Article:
Sermon-Easter 5-May 3, 2015


Easter 5

May 3, 2015

William Bradbury

Acts 8:26-40
Psalm 22:24-30
1 John 4:7-21
John 15:1-8

So how will we understand this passage I’ve just read about the true vine, the vinegrower, and the branches that Jesus tells at the Last Supper? We will understand it according to the view of god we already hold. Often our view of god, what we think god is like and how god acts, is unconscious, meaning we are not aware of it. We may not even give it any thought that there are countless views of god and that these views operating below the level of conscious awareness determine how we see everything. As Richard Rohr is fond of saying, “How we see anything is how we see everything.”

Mostly we just assume our view, whatever it is, is right and true.

If I believe that God is the contract god, (which I mentioned a couple of months ago) that is, the god who requires that we fulfill our half of the contract, in order to receive the promises of salvation, then this passage says to us: We must pray hard to abide in Jesus and work hard to bear fruit, so that god will bless us and keep us.

And if we fail at prayer and good deeds then, watch out—watch out—because the contract god will come with a sharp pair of pruning shears and lop us off and throw us into the fire of eternal rejection.

Therefore if we are serious about our spiritual life and want we will want our preachers to tell us what to do in order to avoid this horrible fate. We will want to know the right way to stay on the good side of the contract god and thus avoid the pruning shears.

Of course, we preachers love to tell people what to do because it makes us feel so useful. I mean, we can’t order tests like doctors or prescribe anti-depressants like psychiatrists. All we can do is spout theological abstractions and scriptural exegesis no one cares about. Telling the people what to do makes us feel like we’re bearing fruit and keeping on god’s good side.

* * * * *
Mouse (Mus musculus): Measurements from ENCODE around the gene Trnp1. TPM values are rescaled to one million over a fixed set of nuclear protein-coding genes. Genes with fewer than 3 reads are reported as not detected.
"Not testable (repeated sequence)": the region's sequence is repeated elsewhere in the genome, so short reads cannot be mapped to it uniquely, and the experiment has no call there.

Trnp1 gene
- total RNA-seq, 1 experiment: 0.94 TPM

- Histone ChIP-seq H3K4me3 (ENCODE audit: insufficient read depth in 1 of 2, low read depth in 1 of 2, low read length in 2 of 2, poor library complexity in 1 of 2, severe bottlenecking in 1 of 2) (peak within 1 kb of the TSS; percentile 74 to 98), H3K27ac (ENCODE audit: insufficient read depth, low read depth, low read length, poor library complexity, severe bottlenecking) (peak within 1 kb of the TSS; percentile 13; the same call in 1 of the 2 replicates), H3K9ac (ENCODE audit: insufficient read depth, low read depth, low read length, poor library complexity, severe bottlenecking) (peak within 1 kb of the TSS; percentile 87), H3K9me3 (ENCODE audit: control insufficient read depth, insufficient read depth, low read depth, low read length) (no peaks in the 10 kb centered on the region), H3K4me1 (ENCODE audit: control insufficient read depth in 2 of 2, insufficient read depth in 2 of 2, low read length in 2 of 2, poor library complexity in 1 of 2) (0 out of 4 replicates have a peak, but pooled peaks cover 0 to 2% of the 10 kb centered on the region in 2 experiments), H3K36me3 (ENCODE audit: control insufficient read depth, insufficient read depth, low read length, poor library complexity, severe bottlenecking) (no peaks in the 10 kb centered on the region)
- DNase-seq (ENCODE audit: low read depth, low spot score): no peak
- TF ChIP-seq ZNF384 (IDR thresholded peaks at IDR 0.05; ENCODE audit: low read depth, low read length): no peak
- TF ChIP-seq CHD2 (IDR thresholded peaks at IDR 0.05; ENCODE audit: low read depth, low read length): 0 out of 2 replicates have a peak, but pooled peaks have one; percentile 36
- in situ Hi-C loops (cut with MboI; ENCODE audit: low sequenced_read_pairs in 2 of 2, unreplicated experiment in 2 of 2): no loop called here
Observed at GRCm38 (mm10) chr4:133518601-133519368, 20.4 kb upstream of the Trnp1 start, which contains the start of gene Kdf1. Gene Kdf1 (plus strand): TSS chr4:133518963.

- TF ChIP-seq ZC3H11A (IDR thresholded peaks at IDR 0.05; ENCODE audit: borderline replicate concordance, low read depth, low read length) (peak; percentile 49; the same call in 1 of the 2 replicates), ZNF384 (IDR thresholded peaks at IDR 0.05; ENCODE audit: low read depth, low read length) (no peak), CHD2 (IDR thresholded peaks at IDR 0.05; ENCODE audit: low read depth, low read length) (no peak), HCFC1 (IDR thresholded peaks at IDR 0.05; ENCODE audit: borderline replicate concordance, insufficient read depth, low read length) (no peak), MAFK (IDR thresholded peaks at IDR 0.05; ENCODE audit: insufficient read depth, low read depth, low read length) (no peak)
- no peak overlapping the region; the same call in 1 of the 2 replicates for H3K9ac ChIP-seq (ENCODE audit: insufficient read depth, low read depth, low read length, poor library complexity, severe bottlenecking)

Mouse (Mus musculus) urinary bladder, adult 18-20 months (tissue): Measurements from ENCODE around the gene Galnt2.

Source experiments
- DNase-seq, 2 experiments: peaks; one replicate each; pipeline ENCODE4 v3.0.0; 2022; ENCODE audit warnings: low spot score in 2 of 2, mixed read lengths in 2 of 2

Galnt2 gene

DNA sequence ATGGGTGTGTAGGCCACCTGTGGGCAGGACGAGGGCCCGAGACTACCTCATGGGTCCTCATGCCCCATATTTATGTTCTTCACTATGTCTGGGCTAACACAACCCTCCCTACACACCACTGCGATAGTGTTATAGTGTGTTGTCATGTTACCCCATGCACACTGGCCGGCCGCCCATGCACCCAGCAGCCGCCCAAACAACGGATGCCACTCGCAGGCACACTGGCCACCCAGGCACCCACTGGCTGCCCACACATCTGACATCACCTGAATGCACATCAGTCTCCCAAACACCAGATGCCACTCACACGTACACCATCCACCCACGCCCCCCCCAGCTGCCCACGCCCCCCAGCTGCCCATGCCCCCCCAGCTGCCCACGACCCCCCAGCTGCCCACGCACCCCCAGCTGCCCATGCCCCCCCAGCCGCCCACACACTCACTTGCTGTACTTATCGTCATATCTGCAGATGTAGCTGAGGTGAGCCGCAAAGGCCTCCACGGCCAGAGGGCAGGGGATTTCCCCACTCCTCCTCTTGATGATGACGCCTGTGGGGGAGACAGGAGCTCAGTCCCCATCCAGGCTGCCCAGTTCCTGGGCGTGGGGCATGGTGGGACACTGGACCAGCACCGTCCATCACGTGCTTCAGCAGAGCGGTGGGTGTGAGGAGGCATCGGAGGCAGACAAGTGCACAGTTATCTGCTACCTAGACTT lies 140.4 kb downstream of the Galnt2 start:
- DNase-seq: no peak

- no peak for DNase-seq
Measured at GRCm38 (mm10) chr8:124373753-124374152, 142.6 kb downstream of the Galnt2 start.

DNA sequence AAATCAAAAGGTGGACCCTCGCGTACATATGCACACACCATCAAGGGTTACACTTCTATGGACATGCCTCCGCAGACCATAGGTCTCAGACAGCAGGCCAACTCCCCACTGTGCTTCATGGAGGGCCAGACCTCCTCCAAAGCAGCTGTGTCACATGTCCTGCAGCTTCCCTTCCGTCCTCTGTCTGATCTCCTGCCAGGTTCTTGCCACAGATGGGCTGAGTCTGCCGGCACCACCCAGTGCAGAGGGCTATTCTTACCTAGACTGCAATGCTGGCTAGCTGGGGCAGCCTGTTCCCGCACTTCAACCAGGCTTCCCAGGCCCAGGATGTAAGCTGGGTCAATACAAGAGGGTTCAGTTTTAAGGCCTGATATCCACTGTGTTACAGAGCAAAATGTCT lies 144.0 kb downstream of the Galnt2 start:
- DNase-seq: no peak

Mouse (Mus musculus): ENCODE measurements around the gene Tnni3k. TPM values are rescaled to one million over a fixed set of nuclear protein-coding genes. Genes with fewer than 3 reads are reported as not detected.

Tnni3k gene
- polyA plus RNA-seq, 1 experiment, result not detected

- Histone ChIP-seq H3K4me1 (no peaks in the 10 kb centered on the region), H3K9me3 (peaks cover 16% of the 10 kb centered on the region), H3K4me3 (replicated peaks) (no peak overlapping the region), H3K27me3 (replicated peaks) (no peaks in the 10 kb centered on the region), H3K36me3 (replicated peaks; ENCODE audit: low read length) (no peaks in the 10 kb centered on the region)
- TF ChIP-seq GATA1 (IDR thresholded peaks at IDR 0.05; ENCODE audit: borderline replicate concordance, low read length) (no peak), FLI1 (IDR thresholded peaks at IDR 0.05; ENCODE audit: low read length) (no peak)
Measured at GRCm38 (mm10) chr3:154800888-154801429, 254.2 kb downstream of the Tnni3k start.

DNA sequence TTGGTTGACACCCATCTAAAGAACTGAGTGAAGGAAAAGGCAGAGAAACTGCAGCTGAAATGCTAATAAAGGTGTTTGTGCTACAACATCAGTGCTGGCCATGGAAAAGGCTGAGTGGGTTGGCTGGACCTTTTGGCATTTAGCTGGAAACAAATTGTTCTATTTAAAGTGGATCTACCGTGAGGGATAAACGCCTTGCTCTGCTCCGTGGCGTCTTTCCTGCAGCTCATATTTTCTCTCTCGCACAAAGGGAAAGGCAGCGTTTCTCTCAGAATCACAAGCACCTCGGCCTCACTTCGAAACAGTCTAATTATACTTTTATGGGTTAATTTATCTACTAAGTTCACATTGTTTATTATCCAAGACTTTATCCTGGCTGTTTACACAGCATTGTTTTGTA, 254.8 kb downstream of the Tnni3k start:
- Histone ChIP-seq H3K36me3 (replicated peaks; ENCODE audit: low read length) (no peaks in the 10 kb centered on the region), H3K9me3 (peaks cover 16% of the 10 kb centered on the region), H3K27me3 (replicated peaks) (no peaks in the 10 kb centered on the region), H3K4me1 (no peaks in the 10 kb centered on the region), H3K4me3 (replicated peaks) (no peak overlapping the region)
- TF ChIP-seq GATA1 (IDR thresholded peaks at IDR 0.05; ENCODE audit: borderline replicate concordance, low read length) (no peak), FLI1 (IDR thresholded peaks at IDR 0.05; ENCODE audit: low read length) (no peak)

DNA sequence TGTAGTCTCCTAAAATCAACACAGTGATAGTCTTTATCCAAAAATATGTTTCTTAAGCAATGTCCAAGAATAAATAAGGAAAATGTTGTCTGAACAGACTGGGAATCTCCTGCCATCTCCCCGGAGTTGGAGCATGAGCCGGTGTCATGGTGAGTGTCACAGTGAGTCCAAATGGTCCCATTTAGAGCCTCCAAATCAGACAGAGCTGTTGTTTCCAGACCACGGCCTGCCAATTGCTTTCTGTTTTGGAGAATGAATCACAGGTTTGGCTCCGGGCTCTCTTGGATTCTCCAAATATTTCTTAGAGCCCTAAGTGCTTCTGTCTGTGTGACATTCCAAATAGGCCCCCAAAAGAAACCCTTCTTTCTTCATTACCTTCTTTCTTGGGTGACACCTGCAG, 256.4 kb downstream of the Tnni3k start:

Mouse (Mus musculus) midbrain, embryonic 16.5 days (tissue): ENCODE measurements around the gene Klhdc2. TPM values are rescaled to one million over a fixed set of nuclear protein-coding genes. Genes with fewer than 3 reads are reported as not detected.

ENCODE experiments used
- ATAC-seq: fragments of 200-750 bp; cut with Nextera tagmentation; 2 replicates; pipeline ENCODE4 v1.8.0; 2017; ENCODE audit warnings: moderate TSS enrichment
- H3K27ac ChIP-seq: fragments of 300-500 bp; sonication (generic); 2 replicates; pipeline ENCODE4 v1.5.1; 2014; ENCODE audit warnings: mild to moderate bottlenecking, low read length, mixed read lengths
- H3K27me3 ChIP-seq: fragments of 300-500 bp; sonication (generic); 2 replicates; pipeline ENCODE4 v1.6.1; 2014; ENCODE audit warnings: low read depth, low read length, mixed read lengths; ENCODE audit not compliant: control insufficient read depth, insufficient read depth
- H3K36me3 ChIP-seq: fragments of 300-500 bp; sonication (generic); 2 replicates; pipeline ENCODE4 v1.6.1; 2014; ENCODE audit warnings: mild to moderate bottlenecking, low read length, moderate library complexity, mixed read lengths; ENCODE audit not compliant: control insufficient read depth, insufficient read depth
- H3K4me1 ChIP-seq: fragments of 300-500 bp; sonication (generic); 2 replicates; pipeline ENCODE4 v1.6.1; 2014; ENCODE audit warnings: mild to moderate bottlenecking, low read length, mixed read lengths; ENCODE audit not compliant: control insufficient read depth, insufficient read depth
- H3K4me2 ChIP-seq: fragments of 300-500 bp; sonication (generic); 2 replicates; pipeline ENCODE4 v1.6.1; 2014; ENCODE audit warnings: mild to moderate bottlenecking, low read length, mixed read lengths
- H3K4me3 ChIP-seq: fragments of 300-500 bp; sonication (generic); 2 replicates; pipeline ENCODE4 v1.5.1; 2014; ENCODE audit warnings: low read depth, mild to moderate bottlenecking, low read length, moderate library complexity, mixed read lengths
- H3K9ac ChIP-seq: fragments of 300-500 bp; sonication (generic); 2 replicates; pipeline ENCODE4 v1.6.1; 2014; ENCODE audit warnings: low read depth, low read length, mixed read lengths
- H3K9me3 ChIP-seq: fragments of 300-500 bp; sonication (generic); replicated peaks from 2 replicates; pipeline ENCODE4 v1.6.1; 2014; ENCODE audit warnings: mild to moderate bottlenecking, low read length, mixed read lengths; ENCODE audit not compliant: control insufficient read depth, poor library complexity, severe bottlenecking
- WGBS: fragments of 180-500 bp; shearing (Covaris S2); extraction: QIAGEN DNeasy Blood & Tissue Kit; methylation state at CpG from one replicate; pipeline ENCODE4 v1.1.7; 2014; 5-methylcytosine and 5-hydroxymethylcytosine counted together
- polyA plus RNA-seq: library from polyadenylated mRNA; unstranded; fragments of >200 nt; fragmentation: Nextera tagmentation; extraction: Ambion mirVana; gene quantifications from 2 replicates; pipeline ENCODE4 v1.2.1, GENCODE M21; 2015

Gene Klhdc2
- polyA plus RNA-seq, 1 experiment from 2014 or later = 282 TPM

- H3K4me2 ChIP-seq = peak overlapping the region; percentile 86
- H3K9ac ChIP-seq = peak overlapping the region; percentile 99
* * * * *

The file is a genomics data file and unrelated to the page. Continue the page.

Conservative preachers, who believe in the contract god, will tell their flock the ethical positions to hold, the votes to cast, and the causes to work for that will please god and get them a longer stay on the vine. Liberal preachers who worship the contract god will also tell their flock the ethical positions to hold, the votes to cast, and the causes to work for so they too can get a longer stay on the vine.


If all these sermons do, however, is tell people what to do then in neither church is the gospel being preached. Martin Luther was convinced that when preachers tell worshippers what to do to please god they are preaching the law and not the gospel.

But then Luther didn’t believe in the contract god, but the covenant God, the God who loves us unconditionally before the foundation of the world, the God who while we were still sinners sent Jesus to save us; the God who was in Christ reconciling–who– only the good people, only the Christians, only those with the correct social and political beliefs—no, “in Christ God was reconciling the world to himself, not counting their trespasses against them, and entrusting the message of reconciliation to us.” 2 Corinthians 5:19

When we read this passage from John’s Gospel from a belief in the covenant God we understand that Jesus is the vine and by his grace we are the branches and that there is nothing we can do to become a branch. We are created a branch by the vine and are eternally connected to the vine, flowing with the love, peace, and healing that comes from the vine and producing the fruit that the energy of the vine and the skill of the Covenant God create.